Beppe Grillo, leader of Italy’s anti-establishment 5-Star Movement, demanded that parliamentarians in his group declare their votes openly after some apparently defied party orders in a secret ballot to appoint the speaker of the Senate.
In a post on his blog late on Saturday, Grillo said 5-Star parliamentarians were bound to follow voting directions agreed by a majority in advance and indicated that he expected any members who failed to do so to resign. “If anyone has not met this obligation, they have lied to voters and I hope they will take the necessary consequences,” he said. He said he wanted 5-Star senators to declare their votes.
Several 5-Star Movement senators seem to have voted with the centre-left alliance led by Pier Luigi Bersani in Saturday’s vote to elect former anti-mafia judge Pietro Grasso as speaker of the Senate, despite instructions to cast an empty ballot. The vote was one of the first pieces of business conducted by parliament since the inconclusive February election which gave Bersani control of the lower house but left him without the numbers to control the Senate and form a government.
But, the neophyte 5-Star Movement’s lawmakers were, among other things, housewives, students or jobless before they took their seats in Italy’s parliament on Friday, and it remains a mystery how they will handle their newly won power. “We are not guided by remote control. All of us have our own sensibilities, our own conscience and Pietro Grasso is certainly not part of the old apparatus,” he told the daily La Stampa.
Last year Grillo was criticized for running the movement with a heavy hand when he expelled two members who defied his diktat to shun television talk shows. On Saturday, center-right leader Silvio Berlusconi likened him to being a cult leader.
“It’s a sect that reminds me of Scientology,” Berlusconi said.
The Pizzarotti’s Difference
The movement’s most experienced politician is the elected mayor of Parma, the 39-year-old Federico Pizzarotti, a former computer systems manager for a bank, who now runs the northern city of Parma, with almost 190,000 inhabitants and 1,400 employees. Pizzarotti and his 20 5-Star councilors have a solid majority in city hall.
In Parma, the mayor has made policy that clashes with Grillo’s anti-austerity message, and he said he did it without talking to the movement’s founder or to Gianroberto Casaleggio, the Internet guru who is seen as its strategist. “We have each other’s telephone numbers,” Pizzarotti told Reuters in his office. “But there are no consultations before we make decisions.”
Judging by the national election, the citizens of Parma have liked what they have seen, with 5-Star winning 28 percent of the vote in the city, higher than its showing nationally.
By the time Pizzarotti took office, previous city governments had racked up 840 million euros in debt, or about 4,500 euros for every resident, the mayor said. Pizzarotti, facing his city’s enormous debt, has cut spending but not taxes after promising to lower them during his campaign. He kept local levies at the maximum levels permitted by law, and he has raised the costs of city-run daycare and pre-school for some, prompting vocal protests from parents. About 150 city employees protested outside town hall on Thursday, shouting “buffoon” and “shame on you” because they face pay cuts of up to 10 percent.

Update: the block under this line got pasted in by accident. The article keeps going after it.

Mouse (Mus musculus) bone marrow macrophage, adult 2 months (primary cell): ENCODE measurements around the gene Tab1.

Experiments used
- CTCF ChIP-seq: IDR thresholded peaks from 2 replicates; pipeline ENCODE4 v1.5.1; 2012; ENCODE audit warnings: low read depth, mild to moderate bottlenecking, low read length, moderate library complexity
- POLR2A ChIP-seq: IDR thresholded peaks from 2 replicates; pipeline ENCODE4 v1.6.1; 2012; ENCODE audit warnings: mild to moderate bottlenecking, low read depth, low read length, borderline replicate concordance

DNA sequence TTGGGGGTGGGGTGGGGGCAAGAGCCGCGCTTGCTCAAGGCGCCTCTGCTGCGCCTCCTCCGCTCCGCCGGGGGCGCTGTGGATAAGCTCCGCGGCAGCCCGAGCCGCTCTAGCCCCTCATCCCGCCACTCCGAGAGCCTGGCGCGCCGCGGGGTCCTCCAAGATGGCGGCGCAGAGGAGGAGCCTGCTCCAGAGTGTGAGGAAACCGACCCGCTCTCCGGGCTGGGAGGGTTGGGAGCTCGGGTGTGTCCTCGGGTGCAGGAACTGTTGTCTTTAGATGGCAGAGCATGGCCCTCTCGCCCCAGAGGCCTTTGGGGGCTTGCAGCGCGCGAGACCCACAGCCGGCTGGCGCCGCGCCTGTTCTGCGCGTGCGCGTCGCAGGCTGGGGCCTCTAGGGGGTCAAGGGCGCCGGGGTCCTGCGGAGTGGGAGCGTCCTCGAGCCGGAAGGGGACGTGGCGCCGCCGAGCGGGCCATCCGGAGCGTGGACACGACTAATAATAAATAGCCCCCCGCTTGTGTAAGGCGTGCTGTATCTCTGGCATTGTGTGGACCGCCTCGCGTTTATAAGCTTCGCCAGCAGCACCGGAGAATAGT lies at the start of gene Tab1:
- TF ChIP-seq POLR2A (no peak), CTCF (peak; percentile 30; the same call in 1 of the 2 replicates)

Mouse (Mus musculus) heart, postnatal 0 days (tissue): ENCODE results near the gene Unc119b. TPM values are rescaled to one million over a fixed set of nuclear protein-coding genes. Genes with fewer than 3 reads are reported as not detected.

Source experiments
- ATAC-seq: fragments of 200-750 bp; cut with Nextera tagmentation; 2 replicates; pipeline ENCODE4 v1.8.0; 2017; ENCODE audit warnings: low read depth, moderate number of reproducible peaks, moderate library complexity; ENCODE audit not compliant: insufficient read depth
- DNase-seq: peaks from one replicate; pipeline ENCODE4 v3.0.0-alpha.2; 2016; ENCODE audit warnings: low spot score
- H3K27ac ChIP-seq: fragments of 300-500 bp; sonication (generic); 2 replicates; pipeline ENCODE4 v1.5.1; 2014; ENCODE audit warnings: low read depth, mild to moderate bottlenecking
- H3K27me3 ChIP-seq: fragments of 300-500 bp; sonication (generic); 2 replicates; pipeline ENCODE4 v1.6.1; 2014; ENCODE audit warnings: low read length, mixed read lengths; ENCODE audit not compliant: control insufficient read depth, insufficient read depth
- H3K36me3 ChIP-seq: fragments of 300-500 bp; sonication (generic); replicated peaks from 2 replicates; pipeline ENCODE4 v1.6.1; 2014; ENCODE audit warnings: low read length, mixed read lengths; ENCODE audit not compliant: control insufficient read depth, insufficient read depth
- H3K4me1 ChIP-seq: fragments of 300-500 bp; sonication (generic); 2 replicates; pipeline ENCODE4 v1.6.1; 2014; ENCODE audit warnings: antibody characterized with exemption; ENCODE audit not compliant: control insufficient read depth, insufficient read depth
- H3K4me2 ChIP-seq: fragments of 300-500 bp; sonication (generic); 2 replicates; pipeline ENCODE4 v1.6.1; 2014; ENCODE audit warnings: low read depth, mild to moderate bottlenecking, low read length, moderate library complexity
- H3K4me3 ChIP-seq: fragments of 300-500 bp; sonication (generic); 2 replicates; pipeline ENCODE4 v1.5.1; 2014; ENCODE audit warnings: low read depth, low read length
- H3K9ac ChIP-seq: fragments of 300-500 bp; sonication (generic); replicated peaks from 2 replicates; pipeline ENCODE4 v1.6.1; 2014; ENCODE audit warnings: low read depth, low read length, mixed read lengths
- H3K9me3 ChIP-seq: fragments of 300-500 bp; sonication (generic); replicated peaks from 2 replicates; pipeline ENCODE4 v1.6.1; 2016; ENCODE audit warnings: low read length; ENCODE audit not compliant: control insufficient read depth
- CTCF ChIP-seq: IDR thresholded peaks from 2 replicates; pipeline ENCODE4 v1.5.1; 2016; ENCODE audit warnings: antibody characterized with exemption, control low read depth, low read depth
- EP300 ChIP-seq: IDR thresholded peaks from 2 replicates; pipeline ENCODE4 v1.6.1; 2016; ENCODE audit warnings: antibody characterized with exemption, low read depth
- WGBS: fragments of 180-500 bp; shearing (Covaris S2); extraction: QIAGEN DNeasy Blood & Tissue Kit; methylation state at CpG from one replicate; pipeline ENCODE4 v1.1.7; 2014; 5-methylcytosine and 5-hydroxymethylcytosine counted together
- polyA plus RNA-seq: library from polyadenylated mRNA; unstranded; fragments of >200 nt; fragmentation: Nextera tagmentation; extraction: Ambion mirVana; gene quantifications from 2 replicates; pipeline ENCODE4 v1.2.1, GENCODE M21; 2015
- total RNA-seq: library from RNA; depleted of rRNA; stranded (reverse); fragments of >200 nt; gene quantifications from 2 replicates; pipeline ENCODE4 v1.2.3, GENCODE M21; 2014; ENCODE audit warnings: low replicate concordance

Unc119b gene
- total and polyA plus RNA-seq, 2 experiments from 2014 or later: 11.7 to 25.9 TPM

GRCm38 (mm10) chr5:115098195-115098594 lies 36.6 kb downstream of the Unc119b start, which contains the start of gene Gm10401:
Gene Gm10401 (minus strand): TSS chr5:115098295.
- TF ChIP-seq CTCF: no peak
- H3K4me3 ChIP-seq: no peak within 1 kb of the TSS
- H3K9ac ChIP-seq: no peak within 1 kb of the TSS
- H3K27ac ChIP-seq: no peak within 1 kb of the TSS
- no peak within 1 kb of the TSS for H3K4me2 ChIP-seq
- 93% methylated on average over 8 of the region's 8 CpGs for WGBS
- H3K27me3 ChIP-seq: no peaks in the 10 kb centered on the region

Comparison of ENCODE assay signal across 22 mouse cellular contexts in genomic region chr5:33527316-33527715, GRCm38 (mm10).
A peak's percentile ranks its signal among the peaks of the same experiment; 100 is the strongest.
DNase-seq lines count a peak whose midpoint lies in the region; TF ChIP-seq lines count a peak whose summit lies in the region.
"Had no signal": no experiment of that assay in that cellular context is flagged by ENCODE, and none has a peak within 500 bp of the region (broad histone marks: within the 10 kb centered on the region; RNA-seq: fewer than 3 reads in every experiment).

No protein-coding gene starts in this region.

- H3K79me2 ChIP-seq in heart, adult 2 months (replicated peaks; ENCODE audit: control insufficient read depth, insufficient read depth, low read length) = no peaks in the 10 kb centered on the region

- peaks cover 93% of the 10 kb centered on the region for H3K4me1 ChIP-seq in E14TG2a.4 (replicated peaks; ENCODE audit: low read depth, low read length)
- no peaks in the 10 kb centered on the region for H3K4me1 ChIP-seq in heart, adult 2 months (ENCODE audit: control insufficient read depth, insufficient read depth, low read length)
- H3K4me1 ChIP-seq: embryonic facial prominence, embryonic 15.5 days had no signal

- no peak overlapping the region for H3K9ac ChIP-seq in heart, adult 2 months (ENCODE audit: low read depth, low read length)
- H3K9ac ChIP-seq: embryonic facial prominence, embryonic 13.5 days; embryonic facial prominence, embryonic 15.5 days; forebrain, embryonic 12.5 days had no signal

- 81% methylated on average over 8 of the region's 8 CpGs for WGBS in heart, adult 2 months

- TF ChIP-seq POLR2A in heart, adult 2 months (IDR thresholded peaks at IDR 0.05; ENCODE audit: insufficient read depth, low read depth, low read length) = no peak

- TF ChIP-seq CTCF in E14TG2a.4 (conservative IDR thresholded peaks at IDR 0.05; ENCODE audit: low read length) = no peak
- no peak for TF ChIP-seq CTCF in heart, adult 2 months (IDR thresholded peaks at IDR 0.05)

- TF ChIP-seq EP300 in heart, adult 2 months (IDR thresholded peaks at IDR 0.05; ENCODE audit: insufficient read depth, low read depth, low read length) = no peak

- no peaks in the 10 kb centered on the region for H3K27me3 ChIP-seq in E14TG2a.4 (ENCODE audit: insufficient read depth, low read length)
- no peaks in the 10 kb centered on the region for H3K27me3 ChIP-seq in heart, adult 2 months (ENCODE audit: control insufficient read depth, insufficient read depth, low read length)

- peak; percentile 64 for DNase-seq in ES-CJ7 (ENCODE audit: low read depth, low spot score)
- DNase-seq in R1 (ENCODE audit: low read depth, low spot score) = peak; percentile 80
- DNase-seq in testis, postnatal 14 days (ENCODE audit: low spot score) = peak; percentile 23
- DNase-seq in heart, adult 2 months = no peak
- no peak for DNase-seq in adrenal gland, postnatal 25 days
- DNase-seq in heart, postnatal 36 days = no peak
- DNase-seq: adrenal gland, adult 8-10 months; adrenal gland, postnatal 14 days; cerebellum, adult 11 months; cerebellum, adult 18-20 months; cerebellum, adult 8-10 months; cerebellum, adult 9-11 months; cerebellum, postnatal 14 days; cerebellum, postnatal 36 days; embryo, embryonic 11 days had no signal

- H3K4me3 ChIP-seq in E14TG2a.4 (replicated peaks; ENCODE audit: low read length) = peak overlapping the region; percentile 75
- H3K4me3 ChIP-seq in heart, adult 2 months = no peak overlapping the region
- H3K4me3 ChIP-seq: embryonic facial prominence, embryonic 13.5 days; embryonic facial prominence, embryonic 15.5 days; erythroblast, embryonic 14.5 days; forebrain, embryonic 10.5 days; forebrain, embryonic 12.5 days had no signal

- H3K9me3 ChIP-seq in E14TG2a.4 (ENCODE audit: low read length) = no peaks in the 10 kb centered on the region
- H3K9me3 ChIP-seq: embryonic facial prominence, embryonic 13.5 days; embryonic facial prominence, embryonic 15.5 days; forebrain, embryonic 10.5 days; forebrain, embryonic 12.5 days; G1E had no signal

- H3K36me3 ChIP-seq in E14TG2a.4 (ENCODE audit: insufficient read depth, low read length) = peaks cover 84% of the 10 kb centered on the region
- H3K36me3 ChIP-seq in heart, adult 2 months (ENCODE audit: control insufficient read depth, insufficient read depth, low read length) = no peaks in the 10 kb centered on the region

“We have inherited a huge debt,” Pizzarotti said. “The issue is not lowering taxes so I can say I did it. It is what is possible to do, economically, without cutting services.” As a symbolic gesture, Pizzarotti cut his own salary by 10 percent, and 5-Star lawmakers have promised they will reduce theirs by even more as part of their bid to cut the privileges of what they call the political “caste”. “The city council has found itself blocked by debt, just like the national government,” Ernesto Grisenti, 66, one of the owners of central Parma’s most popular delis in a city famous for its Parmesan cheese and cured ham, told Reuters. “Pizzarotti will make himself unpopular by putting the city’s accounts in order,” said Carlo Pavesi, a shop owner. “The politicians who came before him were very popular, and now we have 800 million euros in debt to pay off.”
Pizzarotti said he had already cut debt by 10-15 percent since he took office, and that he would lower the tax rates before the end of his five-year mandate. He has not convinced everyone. “We expected more concrete results after 10 months,” said Marina Lazzini, owner of several perfume stores around the city. Nicola Dall’Olio, a PD council member in Parma, said it would be “very risky” if 5-Star’s representatives were thrust into government because of their inexperience. “One of Grillo and the 5-Star Movement’s key points is that anyone can be in public service, but it is complex and it requires administrative experience which cannot be improvised,” he said.
But for Pizzarotti, it is the discredited experience of the political classes that makes 5-Star fit to replace them. “We are ready, definitely; especially if you consider who came before us.”
- Analysis: Parma mayor sheds light on mystery of Italy’s 5-Star (news.terra.com)
- Italy’s Grillo calls members to declare votes after order ignored (worldbulletin.net)